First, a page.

Editor's note: the PXC 310s come in two flavours: one with Bluetooth connectivity and one without. Our review unit was the basic model with wired connectivity only.
Come with me, come fly, let's fly away! Persistent passengers of aircraft know that a good set of noise-cancelling headphones aren't just a traveller's luxury, they are an absolute necessity. The drone of aircraft noise is maddening after several hours, and worse still, will likely drown out the laugh track of those old re-runs you're trying to watch on the in-flight entertainment system.
The PXC 310 is what Sennhesier describes as mini-headphones. It is an over-the-ear design and while the cups will likely cover your ears, they wont envelope them the way larger cans do — like the HD 800s. The inner lining of the PXC 310 has a comfortable pleather covering, so we found these headphones didn't heat up our ears too much even after several hours of wearing them.
All of the headphone controls are on the outer face of the right-hand ear cup — the one that looks like a cross-hair inside a sniper rifle's scope. The centre button powers the 'phones on and off and the surrounding buttons control audio: up and down for volume, left and right for track selection. The left-hand ear cup is home to a small, removable Lithium-polymer battery pack, with a micro-USB slot for charging.
The PXC 310 is collapsible too, meaning you can fold it into quite a small package and carry it about with the supplied travel baggie. The cable length is 1.4 metres and the headphones come with a 6.35mm stereo and a double 3.5mm adapter for use with in-flight entertainment systems.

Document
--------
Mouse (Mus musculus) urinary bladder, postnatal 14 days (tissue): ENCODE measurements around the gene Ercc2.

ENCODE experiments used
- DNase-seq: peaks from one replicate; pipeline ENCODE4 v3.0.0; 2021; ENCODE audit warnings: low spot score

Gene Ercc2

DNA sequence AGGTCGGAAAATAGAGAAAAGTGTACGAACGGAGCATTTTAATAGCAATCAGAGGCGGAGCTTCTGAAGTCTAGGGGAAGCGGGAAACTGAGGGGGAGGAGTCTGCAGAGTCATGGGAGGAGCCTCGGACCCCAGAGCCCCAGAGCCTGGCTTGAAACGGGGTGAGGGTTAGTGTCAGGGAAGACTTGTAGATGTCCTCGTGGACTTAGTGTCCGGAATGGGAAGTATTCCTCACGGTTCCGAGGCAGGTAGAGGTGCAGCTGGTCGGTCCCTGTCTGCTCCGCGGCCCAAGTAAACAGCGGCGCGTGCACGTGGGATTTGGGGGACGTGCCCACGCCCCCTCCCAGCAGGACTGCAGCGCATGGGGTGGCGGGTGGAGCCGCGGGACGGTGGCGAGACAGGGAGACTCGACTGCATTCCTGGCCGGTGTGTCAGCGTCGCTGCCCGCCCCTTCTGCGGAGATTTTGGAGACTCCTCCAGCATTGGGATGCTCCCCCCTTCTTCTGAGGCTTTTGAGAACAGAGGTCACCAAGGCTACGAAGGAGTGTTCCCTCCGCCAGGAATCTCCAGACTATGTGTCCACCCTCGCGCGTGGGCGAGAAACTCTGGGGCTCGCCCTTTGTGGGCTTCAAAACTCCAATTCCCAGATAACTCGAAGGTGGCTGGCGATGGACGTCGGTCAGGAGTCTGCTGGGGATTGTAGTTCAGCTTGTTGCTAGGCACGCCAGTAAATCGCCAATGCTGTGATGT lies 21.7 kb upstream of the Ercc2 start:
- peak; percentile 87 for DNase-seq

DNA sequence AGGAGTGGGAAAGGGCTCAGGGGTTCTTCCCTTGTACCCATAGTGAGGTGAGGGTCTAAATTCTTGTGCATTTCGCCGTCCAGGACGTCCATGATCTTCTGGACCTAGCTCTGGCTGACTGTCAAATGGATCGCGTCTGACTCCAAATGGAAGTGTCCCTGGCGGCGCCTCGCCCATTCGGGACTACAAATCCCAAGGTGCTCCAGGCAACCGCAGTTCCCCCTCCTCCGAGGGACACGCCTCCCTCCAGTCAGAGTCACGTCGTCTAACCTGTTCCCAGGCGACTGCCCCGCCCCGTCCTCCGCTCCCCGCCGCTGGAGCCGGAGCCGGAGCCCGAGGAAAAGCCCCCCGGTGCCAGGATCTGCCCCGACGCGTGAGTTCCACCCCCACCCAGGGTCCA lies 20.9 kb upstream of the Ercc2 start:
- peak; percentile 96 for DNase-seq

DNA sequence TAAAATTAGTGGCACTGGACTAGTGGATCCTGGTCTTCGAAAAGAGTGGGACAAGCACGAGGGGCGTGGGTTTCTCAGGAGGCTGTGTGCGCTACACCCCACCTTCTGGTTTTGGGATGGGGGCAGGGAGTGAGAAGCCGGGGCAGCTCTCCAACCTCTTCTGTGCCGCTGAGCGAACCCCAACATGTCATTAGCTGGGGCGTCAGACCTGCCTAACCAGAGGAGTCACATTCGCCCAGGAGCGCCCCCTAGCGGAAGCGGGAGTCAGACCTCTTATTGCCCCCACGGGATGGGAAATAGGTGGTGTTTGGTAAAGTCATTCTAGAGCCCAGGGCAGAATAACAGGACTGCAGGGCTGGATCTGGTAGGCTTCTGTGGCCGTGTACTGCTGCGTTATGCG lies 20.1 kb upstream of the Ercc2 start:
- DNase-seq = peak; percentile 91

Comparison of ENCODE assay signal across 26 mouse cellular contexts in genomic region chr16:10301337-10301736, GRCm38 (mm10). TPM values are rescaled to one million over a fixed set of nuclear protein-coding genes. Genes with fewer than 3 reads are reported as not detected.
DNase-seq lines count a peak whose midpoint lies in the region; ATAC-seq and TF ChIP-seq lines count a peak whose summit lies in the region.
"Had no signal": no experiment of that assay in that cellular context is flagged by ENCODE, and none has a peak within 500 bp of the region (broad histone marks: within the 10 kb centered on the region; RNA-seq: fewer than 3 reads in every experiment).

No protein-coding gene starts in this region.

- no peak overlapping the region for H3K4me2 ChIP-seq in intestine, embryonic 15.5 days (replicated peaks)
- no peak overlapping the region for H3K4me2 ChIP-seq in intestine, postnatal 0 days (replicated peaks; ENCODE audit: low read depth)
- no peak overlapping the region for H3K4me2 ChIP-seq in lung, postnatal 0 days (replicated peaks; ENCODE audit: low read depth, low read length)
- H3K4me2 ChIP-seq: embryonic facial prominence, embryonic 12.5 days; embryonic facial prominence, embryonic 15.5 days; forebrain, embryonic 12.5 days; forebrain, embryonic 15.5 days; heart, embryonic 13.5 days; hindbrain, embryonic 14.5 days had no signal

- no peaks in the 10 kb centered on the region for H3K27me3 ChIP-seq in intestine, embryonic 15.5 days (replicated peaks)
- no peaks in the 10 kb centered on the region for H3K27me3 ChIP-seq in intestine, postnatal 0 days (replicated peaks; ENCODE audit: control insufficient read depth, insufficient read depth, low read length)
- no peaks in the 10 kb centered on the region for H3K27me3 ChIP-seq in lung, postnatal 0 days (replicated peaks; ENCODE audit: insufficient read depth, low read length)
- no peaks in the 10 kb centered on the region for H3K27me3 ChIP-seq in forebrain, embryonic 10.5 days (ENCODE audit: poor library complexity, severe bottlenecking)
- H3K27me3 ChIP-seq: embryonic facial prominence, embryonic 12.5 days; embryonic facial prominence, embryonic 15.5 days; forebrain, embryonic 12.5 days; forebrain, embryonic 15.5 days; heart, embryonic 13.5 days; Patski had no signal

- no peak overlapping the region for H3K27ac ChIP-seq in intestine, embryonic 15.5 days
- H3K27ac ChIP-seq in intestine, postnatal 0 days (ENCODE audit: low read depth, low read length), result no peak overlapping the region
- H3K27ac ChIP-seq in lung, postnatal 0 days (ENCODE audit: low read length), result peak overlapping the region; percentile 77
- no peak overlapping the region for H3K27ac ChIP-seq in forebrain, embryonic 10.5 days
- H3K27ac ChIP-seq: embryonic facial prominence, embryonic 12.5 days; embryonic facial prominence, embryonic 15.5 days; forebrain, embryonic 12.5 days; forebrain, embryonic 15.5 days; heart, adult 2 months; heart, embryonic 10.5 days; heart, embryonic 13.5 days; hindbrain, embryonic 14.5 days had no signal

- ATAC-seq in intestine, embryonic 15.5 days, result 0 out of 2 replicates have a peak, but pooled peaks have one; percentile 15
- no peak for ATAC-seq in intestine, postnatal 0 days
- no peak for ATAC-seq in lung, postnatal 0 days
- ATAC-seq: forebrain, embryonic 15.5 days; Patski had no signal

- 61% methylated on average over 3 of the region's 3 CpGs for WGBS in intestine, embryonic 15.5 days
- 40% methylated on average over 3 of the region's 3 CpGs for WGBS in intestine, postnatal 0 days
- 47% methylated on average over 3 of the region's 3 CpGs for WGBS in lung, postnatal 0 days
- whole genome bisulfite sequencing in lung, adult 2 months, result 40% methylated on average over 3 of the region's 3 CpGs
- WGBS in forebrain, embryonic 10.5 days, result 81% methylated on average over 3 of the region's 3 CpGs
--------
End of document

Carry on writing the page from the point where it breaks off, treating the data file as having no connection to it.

As with most other personal audio products, the feature's list for the PXC 310 reads like a Gen-X marketer's fever dream, full of catchy buzz words and made-up jargon, so we'll do our best to interpret. For starters, the PXC 310 features Sennheiser NoiseGard 2.0 (you put the "u" in NoiseGard) which is the company's take on noise-cancellation technology that it believes cancels up to 90 per cent of environmental noise. This is great on planes and trains, but it's also fantastic in a busy office environment if you find you struggle to concentrate when surrounded by your colleagues.
Another handy feature is called TalkThrough, which allows a specific environmental sound to come through the noise cancellation; a person speaking directly to you, for example. This is another handy in-flight feature for when those lovely attendants offer you more sweet nectar of the vines. People who choose the Bluetooth version of the PXC 310s can expect Bluetooth 2.1 compatibility with A2DP stereo Bluetooth recognition for streaming music wirelessly from your phone or MP3 player.
Often our testing of headphones is limited to music and videos within the confines of our peaceful testing labs, but with the PXC 310 we actually had the opportunity to really put it through its paces on a long-haul flight. The first thing we can attest to with gusto is that the noise cancellation was exactly what we needed it to be. It's hard to judge silence in percentage gradients, but we'd say the 90 per cent estimate is probably about right.
This meant that during the flight the movies we watched were not only audible, but the soundtracks were positively booming at the highest volumes. Transformers 2: the Revenge of the Fallen roared to life through the PXC 310's; the explosions were pounding, the metal whizzing and the controversial, racially-stereotypical transformer voice-acting all too clear.
Music also sounds great through these cans, with what we found to be an even mixture across the bass, mids and high frequencies. The sound is rich and not remotely tinny, and seems to perform well regardless of the style of music we listened to.